Adidas, the giant athletic shoemaker, wants to 3D-print your next pair of sneakers.
The iconic shoe manufacturer wouldn’t be the first to toy with the idea. Rivals have played with the technology, making prototypes or one-off designs for celebrity athletes.
But Adidas is pushing further. It will use industrial 3D printers for mass production. And that’s a very big deal.
Gerd Manz, Adidas head of technology innovation, told Reuters: “We’ve cracked some of the boundaries.”
3D printing is a cool idea. You spec out details of a product, put its raw materials like plastic and malleable metal into a black box, then push a button to “print” it by layering those materials in accordance with the blueprint. The economics have proved more difficult than the technology.
Yet in the New Gilded Age, almost anything is possible. The exponential progression of information technology is blurring the lines between all sorts of disparate disciplines. If dreamers can imagine a product or service, they can build it.
To make its 3D blueprints a reality, Adidas will work with Carbon, a Silicon Valley company funded by General Electric (GE), Alphabet (GOOGL) and Sequoia Capital.
The big breakthrough came with the use of light, oxygen and a special polymer resin. Carbon calls the process Continuous Liquid Interface Production (CLIP), and it rivals traditional injection-molding at scale.
Plus, CLIP leapfrogs slower 3D printing techniques pioneered by Hewlett Packard (HPE). It also widens the use-cases to electronics, intricate medical devices, industrial components and all sorts of cool stuff in between.
The Milwaukee School of Engineering uses CLIP to build molecular kits for bio scientists tinkering with the building blocks of life. Ford (F) uses it to expand its own materials research for car parts. It’s even being used at Legacy Effects, the Hollywood special effects company behind the futuristic creatures of Avatar, Guardians of the Galaxy 2 and Godzilla.
At Adidas, the near-term goals are more modest.
This year, it plans to 3D print about 5,000 pairs of Futurecraft 4D sneakers, shown above. In 2018, it will ramp up production to 100,000 units.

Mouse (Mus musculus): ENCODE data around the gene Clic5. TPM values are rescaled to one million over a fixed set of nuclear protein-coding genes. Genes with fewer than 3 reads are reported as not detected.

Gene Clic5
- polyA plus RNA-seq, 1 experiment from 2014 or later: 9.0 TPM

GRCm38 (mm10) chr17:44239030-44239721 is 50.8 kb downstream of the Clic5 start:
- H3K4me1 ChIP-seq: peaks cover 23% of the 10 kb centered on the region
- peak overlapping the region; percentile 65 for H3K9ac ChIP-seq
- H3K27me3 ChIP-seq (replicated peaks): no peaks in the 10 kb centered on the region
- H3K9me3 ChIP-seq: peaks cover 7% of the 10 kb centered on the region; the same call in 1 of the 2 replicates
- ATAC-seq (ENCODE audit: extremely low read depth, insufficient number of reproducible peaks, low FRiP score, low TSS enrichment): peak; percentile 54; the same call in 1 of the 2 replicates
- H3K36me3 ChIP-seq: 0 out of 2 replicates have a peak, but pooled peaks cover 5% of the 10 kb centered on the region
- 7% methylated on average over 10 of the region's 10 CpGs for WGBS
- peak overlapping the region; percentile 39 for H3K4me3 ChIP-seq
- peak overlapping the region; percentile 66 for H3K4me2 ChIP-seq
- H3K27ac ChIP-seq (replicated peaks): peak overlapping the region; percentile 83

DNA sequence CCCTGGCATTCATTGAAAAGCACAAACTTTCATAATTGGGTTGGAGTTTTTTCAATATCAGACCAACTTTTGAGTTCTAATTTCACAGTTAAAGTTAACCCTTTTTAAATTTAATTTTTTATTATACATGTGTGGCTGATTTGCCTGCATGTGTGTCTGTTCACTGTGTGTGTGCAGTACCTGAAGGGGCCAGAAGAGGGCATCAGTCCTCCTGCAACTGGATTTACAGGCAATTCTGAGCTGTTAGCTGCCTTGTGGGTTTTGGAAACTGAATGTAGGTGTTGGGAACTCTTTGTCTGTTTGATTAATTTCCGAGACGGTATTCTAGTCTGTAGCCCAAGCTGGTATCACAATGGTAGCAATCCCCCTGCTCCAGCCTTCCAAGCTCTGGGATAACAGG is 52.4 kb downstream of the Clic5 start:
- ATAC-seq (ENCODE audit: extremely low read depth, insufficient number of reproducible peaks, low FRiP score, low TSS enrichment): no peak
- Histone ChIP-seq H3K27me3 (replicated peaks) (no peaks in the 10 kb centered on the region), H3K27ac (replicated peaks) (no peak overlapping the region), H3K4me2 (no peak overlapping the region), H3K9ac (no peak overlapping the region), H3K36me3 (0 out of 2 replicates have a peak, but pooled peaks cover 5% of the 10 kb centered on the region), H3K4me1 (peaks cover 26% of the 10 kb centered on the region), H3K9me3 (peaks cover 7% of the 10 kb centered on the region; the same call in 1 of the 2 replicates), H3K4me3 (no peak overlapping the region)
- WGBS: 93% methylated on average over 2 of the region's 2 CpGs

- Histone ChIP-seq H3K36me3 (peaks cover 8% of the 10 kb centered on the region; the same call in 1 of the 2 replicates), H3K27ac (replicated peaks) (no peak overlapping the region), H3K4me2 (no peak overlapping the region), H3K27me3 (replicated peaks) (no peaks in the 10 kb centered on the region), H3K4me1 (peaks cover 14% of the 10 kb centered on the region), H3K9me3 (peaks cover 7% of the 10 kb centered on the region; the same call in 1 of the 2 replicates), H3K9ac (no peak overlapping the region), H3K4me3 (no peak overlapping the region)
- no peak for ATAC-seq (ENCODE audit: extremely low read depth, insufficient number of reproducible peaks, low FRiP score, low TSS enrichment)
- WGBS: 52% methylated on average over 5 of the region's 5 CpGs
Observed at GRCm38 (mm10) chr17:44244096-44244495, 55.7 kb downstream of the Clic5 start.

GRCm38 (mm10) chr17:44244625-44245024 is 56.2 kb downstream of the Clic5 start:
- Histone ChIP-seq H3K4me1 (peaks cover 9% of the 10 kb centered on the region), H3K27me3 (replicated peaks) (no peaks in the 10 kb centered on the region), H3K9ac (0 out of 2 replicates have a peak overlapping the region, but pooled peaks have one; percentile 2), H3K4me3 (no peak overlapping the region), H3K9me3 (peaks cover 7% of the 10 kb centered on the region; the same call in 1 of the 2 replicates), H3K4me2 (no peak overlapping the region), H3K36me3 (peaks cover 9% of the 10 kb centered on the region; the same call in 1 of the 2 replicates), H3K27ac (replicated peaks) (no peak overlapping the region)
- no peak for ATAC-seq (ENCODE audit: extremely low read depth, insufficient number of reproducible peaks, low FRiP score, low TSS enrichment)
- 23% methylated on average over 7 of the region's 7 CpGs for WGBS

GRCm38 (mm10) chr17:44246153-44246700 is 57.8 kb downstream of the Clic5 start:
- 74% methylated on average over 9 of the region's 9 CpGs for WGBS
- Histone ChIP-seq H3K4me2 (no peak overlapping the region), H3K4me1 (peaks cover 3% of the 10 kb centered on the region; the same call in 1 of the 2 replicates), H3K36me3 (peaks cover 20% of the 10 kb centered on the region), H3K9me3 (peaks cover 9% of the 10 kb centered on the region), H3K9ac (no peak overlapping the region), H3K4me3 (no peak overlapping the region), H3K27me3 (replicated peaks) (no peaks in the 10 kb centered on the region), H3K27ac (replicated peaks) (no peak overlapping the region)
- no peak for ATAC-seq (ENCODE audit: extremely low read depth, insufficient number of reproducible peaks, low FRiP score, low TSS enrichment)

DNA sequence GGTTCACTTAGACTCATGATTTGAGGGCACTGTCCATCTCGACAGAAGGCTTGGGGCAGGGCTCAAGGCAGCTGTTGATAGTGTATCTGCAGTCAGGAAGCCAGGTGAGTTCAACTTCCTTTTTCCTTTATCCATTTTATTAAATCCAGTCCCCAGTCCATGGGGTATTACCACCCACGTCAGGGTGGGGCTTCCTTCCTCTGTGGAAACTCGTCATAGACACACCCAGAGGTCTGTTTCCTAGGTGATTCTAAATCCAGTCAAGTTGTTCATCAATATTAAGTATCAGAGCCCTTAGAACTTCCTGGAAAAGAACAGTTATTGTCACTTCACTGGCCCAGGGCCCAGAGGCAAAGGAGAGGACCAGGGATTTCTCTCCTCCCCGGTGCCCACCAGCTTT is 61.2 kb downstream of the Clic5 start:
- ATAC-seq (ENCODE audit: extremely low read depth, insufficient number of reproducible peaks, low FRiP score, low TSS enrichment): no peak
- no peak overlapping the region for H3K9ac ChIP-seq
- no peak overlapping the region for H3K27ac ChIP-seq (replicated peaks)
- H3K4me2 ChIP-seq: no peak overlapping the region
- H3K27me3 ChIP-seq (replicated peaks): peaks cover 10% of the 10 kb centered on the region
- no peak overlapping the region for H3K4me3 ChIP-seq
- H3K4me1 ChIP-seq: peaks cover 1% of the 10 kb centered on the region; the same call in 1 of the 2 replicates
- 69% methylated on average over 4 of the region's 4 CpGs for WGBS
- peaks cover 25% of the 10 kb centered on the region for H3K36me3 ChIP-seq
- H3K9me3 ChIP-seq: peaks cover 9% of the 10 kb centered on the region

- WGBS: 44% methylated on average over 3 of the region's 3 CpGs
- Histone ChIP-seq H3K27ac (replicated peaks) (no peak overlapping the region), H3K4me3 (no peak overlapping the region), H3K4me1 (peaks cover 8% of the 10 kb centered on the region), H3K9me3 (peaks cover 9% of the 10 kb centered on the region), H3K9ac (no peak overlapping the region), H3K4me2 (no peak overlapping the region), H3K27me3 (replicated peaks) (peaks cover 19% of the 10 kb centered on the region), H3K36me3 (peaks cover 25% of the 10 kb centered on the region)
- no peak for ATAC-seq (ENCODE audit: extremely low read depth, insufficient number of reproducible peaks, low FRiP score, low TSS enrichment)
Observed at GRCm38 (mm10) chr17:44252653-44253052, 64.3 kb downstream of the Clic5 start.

While that is a quantum leap over plans from rivals Under Armour (UA) and Nike (NKE), it’s still a tiny fraction of the shoes the German company will make this year.
As a point of reference, Adidas sold 15 million pairs of its iconic shell-toe Superstars in 2015. In 2016, it made 1 million pairs of sneakers made from recycled ocean plastic.
Futurecraft 4D is a game changer because it changes the manufacturing process. Printing shoes dramatically cuts the time required for models to move from design to store shelves. It makes small batches economical. Ultimately this will drive the made-to-order market of the future.
That is the dream. A future where customers buy branded goods online tailored to their own measurements, download a digital file, then 3D print the product at home or at a nearby storefront location. No factories. No inventory.
While we are not there yet, you can see it off on the horizon. Advances in the New Gilded Age are making it possible for dreamers to put the pieces together.
Chemists are fiddling with molecular structures. Programmers are working through modeling and software algorithms. Engineers are building robots.
In the interim, companies are taking the first tentative steps in that journey. Says Manz: “You have to learn to walk before you can run.”